One of my biggest pet peeves is when a pessimist says, “I’m not a pessimist. I’m a realist.”
Truthfully, most of us think we’re “realists.” We see the world the way we see it. But how we actually behave is a different matter, and reveals the truth about our outlook. A “realist” who complains about how the country will be worse under President X is really a pessimist. A “realist” who thinks that because she’s won three hands in a row means she’s more likely to win the next hand is optimistic, but in a very bad way.
Generally, pessimism is seen as a bad thing. It prevents us from going after our dreams. Yet, smart investors rely on pessimism to hedge bets and not lose money. And though glass-half-full optimism is typically praised by society and touted by successful entrepreneurs, Bernie Madoff went to prison because of his faith in his ability to beat the financial system without getting caught.
Fact is, Optimism vs. Pessimism—one’s measure of faith in the future—is an incomplete yardstick for future success. But when we add second dimension to that yardstick, we reveal a combination that makes optimism much more powerful. That dimension is credulity.
The differences between Optimism and Credulity, Skepticism and Pessimism, are subtle. But they’re crucial. On their face, credulity seems to be a marker of good faith, a noble value, and skepticism is thought of as grouchy or stubborn.
A compulsive gambler, is both optimistic and credulous, believing she can and will win. A conspiracy nut is perhaps worst of all: he is both eager to believe and pessimistic about the future. Though people can find success with any of these combinations, the most counter-intuitive quadrant is the one where the most breakthrough success can be found: optimistic, but skeptical. This is where the innovators reside, where inventors who dare to doubt the status quo ask the questions that need to be asked in order for the world to change.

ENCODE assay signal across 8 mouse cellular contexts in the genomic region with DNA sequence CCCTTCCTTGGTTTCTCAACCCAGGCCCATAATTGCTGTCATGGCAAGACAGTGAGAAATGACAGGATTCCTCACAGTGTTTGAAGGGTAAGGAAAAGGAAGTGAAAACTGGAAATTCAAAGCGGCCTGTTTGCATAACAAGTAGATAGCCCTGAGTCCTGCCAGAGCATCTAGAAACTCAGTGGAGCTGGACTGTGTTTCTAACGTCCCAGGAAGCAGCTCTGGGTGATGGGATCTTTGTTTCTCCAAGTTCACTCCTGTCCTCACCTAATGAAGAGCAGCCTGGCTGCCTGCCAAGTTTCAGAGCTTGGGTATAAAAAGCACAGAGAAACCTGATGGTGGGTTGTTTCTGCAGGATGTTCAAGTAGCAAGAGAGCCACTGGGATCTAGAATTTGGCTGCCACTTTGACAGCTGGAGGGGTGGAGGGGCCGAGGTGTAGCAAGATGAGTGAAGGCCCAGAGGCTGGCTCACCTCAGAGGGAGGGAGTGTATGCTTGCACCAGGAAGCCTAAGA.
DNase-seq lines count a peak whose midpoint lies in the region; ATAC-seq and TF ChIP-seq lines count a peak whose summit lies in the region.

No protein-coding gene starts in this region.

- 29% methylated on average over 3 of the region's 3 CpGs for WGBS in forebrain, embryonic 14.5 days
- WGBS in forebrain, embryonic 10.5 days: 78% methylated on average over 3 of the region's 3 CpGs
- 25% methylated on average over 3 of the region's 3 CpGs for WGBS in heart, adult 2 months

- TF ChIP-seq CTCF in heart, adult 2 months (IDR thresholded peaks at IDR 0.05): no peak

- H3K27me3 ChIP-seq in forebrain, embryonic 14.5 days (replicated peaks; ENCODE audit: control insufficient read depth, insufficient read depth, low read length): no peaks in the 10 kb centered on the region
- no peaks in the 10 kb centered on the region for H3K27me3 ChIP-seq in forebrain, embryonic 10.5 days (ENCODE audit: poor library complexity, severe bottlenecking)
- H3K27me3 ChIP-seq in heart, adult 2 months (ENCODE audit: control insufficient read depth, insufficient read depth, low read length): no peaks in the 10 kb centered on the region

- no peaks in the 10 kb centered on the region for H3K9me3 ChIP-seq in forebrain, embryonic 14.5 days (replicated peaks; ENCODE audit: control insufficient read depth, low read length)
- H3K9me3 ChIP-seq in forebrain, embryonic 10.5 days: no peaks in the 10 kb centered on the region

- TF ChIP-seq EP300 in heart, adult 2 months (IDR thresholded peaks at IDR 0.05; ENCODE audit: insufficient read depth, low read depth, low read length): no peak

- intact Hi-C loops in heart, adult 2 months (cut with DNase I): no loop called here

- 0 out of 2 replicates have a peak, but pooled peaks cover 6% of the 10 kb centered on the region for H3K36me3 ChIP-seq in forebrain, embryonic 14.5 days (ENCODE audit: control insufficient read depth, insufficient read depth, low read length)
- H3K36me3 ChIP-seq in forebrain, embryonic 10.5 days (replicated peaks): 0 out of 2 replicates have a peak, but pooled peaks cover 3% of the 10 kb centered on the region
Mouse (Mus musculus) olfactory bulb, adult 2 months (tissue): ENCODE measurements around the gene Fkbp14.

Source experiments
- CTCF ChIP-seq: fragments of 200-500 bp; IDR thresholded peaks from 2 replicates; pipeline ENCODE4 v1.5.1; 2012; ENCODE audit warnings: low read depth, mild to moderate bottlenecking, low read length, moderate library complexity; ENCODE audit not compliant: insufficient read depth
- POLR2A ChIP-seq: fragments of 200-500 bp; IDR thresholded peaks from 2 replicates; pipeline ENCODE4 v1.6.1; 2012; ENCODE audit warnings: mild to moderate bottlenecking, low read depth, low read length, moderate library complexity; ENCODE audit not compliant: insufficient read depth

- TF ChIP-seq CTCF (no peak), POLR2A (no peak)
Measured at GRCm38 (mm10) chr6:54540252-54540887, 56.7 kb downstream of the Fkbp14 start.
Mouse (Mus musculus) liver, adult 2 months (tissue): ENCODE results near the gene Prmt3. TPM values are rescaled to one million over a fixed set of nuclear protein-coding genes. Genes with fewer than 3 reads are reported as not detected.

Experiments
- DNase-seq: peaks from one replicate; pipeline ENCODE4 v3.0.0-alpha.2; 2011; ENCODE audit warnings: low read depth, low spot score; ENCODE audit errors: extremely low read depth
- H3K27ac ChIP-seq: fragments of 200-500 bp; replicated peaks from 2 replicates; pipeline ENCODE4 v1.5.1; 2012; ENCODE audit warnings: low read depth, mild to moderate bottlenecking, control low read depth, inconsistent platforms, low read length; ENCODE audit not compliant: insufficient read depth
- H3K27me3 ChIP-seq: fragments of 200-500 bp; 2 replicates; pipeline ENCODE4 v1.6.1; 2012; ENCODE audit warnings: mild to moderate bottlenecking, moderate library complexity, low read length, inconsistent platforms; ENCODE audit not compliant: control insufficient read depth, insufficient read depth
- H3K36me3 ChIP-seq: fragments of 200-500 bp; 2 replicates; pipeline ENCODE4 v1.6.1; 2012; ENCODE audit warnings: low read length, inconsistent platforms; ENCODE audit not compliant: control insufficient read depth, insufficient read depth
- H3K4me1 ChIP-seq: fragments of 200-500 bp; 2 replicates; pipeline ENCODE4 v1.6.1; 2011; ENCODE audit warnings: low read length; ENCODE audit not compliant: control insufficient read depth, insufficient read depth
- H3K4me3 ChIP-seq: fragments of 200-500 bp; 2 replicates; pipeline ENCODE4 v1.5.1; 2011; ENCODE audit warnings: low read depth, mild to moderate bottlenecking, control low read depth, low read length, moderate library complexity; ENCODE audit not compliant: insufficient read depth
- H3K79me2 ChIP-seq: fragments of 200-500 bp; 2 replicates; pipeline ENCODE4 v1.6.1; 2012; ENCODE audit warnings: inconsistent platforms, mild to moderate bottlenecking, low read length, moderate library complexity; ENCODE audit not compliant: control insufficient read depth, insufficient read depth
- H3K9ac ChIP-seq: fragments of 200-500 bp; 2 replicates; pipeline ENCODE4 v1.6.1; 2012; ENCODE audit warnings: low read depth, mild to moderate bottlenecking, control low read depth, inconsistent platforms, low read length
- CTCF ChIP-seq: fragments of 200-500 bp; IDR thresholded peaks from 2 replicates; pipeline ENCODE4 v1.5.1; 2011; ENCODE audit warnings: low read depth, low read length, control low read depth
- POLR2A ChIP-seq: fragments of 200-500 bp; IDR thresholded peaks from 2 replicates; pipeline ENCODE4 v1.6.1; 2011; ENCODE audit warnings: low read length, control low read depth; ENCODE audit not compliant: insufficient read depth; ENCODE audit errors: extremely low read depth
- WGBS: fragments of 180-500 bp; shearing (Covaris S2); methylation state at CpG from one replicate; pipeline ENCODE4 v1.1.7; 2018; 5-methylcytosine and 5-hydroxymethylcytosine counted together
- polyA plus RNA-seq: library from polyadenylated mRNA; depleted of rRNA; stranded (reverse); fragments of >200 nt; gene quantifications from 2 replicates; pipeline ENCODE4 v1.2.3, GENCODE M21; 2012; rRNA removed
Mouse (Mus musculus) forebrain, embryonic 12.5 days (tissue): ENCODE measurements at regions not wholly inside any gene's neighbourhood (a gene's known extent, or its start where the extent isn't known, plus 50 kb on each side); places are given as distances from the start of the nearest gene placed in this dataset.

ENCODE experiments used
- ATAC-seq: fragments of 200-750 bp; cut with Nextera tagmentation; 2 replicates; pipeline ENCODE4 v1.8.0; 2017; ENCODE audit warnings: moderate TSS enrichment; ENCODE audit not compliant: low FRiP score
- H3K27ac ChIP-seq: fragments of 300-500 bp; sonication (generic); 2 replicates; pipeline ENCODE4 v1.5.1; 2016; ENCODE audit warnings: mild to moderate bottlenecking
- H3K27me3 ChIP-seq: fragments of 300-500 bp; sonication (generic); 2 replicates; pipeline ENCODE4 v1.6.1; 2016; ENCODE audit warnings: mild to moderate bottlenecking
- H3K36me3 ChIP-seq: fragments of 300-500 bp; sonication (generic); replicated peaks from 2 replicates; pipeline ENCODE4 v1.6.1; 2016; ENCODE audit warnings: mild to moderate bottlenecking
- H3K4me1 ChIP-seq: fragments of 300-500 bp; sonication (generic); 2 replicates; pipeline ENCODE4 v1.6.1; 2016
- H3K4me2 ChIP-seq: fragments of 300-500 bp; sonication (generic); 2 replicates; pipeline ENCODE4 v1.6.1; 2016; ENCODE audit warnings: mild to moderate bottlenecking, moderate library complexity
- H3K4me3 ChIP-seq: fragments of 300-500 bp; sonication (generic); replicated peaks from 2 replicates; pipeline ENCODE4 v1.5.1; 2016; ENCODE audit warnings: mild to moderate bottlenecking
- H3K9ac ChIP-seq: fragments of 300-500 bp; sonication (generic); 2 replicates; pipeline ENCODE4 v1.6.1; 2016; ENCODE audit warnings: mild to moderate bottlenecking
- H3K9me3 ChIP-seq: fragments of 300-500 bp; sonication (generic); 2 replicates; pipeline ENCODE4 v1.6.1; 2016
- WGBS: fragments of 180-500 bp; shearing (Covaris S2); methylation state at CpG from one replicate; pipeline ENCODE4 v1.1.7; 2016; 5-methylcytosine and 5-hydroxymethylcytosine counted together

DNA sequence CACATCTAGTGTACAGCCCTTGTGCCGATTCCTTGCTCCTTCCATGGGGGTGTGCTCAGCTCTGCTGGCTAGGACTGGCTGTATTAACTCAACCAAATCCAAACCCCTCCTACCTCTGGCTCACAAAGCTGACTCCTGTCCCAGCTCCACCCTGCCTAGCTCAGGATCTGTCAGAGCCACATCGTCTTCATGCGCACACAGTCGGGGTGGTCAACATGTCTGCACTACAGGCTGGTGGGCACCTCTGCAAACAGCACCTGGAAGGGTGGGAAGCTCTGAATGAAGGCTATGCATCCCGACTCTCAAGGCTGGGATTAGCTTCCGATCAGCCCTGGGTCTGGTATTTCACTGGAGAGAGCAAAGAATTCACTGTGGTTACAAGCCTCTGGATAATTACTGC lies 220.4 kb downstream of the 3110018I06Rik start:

While credulous optimists rely on good winds to push their sails (and often find them), skeptical optimists ask questions like, “Do we need sails?”
Once you recognize the trait, it’s easy to see why the world’s great change-makers fit in this category, and why skeptical optimism is under-appreciated. Steve Jobs was one of the world’s greatest optimists, and that’s what people remember him for. But he was also incredibly demanding and skeptical. He was constantly unsatisfied, consistently pushing back against what was shown him or what was conventional. He continually said, “That’s not good enough.”
Originally appeared on Linked In, by Shane Snow.